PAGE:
[A copy of this letter was sent to firstname.lastname@example.org.]
To the Editor:
I was appalled to read, in the New York Times of all places, a story whose message appears to be that Nazis are ordinary people just like you and me. The piece consists of a soft-focus profile of a white nationalist man in Ohio who’s devoted his life to spreading hate, but who nevertheless gets praised with lines like “his Midwestern manners would please anyone’s mother”. (Does the Times ever use this kind of language about black men shot by the police?)
We all ought to feel a pressing desire to understand why America has experienced a resurgence of white supremacism in 2017. There’s every reason for serious inquiries into the roots of this murderous ideology. How much responsibility should we assign to the president, who’s nurtured it, and one of our major political parties, who’ve struck a tacit bargain with it? To what extent is it a continuation of America’s historical legacy of racism, versus a mutation into a new form?
But your piece lacked even an attempt at that kind of serious investigative journalism. It made no effort to explain how or why the interview subject came to adopt these repugnant views. Instead, its primary focus was puff-piece gossip about the Nazi’s wedding registry, his favorite chain restaurants, and the pop-culture references in his tattoos. His praise of Adolf Hitler or his cheering for the murder of Heather Heyer are mentioned in throwaway lines, as if they were afterthoughts. If you were trying to make a Nazi seem sympathetic and relatable, this is the way you’d go about it.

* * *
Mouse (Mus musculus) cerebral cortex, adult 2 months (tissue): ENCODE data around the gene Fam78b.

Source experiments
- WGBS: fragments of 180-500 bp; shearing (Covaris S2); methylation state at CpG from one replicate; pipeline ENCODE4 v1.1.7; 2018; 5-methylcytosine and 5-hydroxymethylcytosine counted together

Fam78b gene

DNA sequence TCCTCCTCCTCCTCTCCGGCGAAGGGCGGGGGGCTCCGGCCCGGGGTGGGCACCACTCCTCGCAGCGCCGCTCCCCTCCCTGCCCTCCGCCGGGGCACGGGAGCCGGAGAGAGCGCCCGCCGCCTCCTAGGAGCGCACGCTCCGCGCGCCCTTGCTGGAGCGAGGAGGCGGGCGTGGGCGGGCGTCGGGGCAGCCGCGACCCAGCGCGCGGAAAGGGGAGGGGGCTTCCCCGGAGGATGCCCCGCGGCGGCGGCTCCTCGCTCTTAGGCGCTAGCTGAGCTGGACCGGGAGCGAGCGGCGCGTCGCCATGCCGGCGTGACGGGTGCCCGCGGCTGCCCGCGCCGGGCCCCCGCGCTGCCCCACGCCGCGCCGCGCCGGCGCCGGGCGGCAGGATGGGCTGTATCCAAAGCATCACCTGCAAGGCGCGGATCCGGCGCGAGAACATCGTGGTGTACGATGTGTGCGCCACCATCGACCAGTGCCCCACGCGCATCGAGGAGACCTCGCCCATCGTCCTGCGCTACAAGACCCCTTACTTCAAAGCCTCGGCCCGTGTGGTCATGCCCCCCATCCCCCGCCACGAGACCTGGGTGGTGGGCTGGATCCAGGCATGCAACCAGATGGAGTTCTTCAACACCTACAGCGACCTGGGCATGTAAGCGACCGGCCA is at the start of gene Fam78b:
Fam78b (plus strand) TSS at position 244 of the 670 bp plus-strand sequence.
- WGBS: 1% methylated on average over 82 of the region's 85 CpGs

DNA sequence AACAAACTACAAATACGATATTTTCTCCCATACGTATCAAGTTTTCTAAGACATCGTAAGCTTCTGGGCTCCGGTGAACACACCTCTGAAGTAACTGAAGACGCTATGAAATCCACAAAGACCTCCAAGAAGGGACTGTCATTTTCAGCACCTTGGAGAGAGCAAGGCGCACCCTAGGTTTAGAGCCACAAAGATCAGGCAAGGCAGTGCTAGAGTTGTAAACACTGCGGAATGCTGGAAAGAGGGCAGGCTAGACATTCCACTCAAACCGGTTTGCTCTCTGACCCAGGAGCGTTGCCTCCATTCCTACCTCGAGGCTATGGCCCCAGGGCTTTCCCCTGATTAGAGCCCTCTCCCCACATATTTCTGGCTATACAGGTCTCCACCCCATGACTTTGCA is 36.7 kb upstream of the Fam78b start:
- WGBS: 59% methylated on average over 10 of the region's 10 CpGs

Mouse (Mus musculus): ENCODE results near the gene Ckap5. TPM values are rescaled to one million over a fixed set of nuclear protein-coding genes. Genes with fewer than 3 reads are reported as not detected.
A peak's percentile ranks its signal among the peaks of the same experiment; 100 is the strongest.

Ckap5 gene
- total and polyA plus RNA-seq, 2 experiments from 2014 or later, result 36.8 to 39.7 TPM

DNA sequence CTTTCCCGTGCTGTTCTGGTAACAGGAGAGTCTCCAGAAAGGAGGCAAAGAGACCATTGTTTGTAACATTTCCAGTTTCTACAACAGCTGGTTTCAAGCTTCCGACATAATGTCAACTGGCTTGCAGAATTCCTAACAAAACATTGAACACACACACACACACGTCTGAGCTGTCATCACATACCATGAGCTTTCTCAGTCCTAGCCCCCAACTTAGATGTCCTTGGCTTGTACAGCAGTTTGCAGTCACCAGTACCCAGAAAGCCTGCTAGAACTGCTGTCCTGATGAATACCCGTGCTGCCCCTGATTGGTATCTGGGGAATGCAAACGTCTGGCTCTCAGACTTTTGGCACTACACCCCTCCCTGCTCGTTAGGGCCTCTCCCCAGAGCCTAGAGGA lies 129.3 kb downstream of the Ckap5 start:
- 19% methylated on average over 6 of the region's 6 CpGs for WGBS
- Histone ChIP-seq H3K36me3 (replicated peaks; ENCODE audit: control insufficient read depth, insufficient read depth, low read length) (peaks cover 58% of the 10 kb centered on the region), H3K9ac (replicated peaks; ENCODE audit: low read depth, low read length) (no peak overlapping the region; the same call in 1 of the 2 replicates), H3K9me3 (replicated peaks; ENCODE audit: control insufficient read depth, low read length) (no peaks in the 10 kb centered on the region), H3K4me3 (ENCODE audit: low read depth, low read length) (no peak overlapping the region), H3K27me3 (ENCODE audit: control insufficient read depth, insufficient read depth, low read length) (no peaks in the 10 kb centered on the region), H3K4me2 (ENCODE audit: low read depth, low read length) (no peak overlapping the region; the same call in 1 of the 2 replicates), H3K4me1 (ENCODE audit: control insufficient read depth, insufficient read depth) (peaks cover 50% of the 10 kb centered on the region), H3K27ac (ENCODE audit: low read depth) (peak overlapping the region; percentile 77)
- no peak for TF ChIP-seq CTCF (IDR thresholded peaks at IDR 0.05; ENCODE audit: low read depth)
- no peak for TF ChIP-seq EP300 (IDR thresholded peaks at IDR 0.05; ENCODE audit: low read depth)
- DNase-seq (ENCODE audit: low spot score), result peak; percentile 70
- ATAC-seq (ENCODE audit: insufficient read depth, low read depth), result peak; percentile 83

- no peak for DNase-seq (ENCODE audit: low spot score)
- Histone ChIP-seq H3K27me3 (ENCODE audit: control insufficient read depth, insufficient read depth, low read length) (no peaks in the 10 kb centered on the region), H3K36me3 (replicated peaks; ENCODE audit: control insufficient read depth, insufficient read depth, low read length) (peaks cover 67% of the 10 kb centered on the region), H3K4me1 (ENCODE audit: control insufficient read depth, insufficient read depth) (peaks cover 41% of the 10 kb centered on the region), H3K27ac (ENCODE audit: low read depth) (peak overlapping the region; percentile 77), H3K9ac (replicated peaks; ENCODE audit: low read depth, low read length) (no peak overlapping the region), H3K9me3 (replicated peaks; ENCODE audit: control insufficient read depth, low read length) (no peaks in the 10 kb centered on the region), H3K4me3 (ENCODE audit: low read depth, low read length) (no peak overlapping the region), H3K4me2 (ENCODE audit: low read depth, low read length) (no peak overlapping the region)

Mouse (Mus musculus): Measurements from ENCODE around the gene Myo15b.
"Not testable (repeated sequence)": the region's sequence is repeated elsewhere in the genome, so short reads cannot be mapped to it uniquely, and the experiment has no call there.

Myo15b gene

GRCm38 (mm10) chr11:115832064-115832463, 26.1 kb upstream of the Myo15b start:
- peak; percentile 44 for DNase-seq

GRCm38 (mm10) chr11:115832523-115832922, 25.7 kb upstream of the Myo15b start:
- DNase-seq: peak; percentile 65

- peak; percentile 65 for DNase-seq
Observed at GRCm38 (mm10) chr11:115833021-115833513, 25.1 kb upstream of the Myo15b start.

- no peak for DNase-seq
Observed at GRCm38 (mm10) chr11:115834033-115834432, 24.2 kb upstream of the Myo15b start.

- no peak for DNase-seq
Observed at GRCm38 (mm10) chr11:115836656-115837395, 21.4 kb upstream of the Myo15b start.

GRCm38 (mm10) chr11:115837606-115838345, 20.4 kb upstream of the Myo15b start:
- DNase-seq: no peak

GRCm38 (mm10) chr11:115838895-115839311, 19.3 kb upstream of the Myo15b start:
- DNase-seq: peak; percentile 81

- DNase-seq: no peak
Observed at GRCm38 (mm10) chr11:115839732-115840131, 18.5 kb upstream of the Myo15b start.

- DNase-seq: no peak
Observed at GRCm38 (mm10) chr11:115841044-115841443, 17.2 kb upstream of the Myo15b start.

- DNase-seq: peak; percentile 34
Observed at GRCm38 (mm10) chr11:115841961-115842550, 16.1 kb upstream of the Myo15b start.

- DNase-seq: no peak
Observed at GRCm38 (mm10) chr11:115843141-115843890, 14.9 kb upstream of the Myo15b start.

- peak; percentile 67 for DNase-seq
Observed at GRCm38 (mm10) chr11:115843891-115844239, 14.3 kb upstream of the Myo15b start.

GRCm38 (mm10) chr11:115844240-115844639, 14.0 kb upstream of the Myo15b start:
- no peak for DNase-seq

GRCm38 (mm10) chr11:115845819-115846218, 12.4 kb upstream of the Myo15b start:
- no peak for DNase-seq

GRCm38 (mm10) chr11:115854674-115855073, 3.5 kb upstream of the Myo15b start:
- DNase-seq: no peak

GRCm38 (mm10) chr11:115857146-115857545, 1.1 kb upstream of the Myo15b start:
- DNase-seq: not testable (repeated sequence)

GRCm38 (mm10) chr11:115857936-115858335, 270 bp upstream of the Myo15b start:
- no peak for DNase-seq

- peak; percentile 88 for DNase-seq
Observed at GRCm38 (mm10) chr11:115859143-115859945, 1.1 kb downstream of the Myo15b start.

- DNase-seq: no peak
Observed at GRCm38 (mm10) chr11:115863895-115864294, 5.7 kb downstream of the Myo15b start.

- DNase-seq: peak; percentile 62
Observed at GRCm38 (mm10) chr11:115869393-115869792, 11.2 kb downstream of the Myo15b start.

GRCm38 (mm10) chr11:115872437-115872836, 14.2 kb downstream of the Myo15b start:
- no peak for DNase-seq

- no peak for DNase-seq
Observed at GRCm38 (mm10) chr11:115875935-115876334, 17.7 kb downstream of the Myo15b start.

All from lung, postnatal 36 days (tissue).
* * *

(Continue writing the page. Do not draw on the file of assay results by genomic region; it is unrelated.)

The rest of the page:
If your intent was to show that Nazis aren’t otherworldly monsters but our relatives and neighbors, that would have been a legitimate aim, but the way you went about it was utterly wrong. The way to do that would be to describe his monstrous views first, show the historical horrors they’ve given rise to, and then get to the outwardly normal trappings of his white-bread suburban life. This Twitter thread shows the way to do it:
"But his tattoos are innocuous pop-culture references: a slice of cherry pie adorns one arm, a homage to the TV show “Twin Peaks.”"
How very relatable. They would gas Jews in transport vans. pic.twitter.com/1I98gS7YE6
— Julius Goat ?? (@JuliusGoat) November 25, 2017
As one of our few remaining national news organizations, the Times has a public duty to tell the whole story, and not allow extremists to hide behind a cloak of professed normalcy. With this article, you failed to live up to that obligation.